This is still a work in progress and my next step is to hack at the importer further to read the comments directly from XML (currently it’s reading the journal entries from the XML files, but the comments are still pulled from LiveJournal’s API directly). It’ll definitely be do-able, it may just take a little while because everything related to WordPress is in PHP and I’ve not done any PHPing for quite a number of years now!

This may seem a bit odd, but given I have 13 years of history in LiveJournal, and it’s where Kristina and I initially started chatting a lot more before she visited and we got together, I didn’t want to have these weird entries where Kristina was just essentially erased from my blog history.

I might even put my modifications to the plugin up on Bitbucket if it seems to be working well, given the current LiveJournal to WordPress Importer is a bit shit.

Tasmania, and LiveJournal to WordPress

So I’ve finally ditched LiveJournal and migrated it all over to my own WordPress site. I wanted to keep blogging things, but where people might actually read them. 😛

We decided to scale down our ambitions with the five-year anniversary trip, as Kristina is currently contracting and so would be losing out on quite a lot of money, and so went to Tasmania for five days instead. We’d heard great things but had never actually been before.

We stayed in the Hobart Art House, which was fantastically close to everything. We rented a car from Budget, and specified “Suzuki Swift or similar”. A Swift would have been fine, but instead we got a 1.2-litre Nissan Micra. It’s the most gutless car I’ve ever driven, and to get up the hill to where we were staying I had to put my foot all the way down to the firewall, and even then it still struggled.

At the bar

Day 1 was wandering around the Salamanca Markets, burgers for lunch at Jack Greene (their beef and blue cheese burger is amazing), then some more wandering until dinner at Monty’s on Montpelier. Their website says “fine dining” and my god, if anything that’s underselling it. The food there is absolutely incredible.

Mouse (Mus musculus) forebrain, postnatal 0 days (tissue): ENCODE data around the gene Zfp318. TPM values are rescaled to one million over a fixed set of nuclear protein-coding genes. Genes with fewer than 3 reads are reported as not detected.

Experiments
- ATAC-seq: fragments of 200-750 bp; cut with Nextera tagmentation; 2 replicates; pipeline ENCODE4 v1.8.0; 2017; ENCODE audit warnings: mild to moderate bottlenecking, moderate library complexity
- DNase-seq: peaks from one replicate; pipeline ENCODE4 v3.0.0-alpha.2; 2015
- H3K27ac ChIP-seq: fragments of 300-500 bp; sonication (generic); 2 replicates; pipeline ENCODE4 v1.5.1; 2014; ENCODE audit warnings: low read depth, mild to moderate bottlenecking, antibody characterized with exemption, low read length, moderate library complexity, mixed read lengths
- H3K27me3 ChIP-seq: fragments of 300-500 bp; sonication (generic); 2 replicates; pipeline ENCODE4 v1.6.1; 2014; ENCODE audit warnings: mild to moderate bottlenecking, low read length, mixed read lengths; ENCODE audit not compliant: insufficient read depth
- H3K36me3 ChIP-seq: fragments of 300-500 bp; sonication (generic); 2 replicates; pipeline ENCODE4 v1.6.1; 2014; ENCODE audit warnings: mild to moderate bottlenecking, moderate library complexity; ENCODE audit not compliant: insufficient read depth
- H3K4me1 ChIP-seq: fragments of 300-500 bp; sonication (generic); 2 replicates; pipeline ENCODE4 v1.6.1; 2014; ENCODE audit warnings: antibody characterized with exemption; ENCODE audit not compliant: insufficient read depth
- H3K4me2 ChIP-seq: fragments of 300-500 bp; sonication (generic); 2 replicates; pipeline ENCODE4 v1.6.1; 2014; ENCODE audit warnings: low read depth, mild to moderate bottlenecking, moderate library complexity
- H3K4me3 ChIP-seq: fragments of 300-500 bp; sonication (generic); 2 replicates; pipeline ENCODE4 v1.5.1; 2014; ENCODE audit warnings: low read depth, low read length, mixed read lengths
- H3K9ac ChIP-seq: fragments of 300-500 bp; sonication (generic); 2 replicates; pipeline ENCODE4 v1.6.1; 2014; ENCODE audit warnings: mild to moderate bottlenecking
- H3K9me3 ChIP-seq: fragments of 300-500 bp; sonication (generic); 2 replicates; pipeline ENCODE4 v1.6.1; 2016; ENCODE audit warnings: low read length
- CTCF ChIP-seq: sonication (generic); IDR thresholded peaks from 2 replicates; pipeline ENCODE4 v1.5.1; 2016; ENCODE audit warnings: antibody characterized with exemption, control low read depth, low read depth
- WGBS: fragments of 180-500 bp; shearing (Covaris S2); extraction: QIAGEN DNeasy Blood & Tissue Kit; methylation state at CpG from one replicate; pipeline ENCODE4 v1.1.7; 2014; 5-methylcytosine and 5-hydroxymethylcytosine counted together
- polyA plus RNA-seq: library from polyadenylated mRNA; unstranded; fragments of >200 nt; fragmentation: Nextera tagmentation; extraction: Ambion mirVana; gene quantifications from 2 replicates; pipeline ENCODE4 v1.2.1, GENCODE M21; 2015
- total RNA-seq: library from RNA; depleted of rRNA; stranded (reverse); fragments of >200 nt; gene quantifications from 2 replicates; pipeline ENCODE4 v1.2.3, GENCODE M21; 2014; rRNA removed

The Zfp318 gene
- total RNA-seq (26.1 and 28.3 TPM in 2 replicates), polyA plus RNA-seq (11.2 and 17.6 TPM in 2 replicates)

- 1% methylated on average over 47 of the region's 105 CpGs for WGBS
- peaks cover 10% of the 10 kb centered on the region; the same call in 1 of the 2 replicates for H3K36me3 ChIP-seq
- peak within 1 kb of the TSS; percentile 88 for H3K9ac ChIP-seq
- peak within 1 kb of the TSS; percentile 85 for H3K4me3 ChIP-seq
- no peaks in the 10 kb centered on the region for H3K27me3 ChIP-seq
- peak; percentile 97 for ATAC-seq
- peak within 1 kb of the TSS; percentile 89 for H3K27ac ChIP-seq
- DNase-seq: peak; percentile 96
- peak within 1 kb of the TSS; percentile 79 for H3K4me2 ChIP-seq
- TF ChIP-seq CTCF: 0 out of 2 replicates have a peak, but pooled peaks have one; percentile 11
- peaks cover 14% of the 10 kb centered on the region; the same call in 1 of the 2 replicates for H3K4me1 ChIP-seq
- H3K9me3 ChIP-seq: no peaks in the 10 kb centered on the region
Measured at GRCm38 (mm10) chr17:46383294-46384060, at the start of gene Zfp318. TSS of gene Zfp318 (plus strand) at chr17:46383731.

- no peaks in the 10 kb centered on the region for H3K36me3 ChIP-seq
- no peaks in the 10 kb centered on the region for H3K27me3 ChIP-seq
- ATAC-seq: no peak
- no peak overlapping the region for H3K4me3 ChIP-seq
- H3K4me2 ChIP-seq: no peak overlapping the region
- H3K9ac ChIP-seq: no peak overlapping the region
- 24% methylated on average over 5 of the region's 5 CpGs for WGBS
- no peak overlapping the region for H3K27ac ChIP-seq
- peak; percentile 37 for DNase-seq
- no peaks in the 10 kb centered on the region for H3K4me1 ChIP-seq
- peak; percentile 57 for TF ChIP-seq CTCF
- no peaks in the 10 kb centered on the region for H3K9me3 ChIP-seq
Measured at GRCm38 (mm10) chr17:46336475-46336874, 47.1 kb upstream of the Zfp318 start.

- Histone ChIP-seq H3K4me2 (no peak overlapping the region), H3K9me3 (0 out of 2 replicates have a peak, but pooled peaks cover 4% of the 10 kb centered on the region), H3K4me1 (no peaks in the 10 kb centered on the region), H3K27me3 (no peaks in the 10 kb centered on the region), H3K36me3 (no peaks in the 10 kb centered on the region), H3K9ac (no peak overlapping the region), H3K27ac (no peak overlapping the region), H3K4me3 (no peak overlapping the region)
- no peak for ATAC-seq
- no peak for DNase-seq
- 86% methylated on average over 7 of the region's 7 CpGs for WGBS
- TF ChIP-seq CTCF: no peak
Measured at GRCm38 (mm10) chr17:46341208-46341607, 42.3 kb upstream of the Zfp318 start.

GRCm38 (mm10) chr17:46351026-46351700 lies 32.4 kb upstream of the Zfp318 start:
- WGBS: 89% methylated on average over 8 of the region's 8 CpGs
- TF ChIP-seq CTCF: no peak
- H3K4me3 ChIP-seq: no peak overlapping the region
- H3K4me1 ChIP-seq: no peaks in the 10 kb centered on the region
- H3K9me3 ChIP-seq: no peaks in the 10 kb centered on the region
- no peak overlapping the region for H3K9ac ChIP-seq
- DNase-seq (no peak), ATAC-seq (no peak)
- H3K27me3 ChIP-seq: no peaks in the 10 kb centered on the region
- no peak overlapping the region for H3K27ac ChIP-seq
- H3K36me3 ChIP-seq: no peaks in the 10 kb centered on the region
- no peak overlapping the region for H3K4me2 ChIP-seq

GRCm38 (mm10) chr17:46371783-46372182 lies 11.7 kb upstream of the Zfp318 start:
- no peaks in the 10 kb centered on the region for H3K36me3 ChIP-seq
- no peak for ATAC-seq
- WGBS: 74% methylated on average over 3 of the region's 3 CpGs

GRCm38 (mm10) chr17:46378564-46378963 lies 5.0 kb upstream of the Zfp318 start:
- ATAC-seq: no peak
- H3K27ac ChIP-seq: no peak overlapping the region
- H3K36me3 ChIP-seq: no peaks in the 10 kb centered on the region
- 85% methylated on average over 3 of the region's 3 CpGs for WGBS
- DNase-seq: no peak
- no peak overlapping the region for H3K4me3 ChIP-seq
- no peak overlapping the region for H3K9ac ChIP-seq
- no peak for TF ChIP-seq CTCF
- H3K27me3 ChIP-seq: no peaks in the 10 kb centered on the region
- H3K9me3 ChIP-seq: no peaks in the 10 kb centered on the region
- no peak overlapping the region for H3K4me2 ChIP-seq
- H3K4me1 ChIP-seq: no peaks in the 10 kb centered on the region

Cliffs

Day 2 started with a three-hour boat ride around the south-eastern coast with Pennicott Wilderness Journeys. According to the tour guide it was one of the calmest days they’d seen this year, but unfortunately that didn’t help because about half-way through the trip I got horribly sea-sick, though thankfully (barely) not to the point of throwing up, but it meant I was mostly sitting there feeling absolutely miserable and not even being able to look at any of the scenery. Kristina was suffering as well, so in hindsight the whole boat trip was a terrible idea. It redeemed itself with lunch at Port Arthur Lavender (again, incredible food), then dinner at Rockwall. One of their specials was a coffee-rubbed wagyu, and it was definitely the best steak I’ve ever had. It was pretty much falling apart in my mouth, it was so tender.

The other side of the lookout

Day 3, we went to Bruny Island. The “attractions” there were rather over-hyped, but the scenery is absolutely stunning. It’s like a tropical island in places, the clarity of the water is unbelievable. The afternoon was spent walking around the streets around where we were staying and checking out all the old houses, then dinner was at Mures. Mine was quite tasty, but Kristina’s risotto was crunchy, and even after she sent it back and got a new one, it wasn’t brilliant. She got a cold seafood tasting platter afterwards though, which was REALLY good.

Looking down to Hobart

Day 4, the last full day we had, we wandered around the botanical gardens, had lunch at Blue Eye (in keeping with everything else, the food was excellent), then went for a drive up to Mount Wellington. On the drive up, there was someone in a van who was doing 40km/h in a 70km/h zone and kept drifting over entirely into the other lane. It was terrifying! Thankfully there was a solid section of broken line on the road where I could overtake them, and the little Micra managed it surprisingly well. Mount Wellington itself was absolutely incredible, I’ve never been up a mountain where there’s alpine foliage before, and it felt like an entirely different world. Dinner was at Don Camillo, which was quite tasty but not on the level of some of the other restaurants.

On the last day we walked around Salamanca Place again, and had lunch back at Rockwall before heading to the airport. Our own car is only a 1.8-litre 2000 Corolla, but it was pretty funny feeling like it had a whole lot of grunt driving back from Sydney airport after having spent five days driving the Micra around. 😛

All in all, Tasmania was excellent and we’ll definitely be back!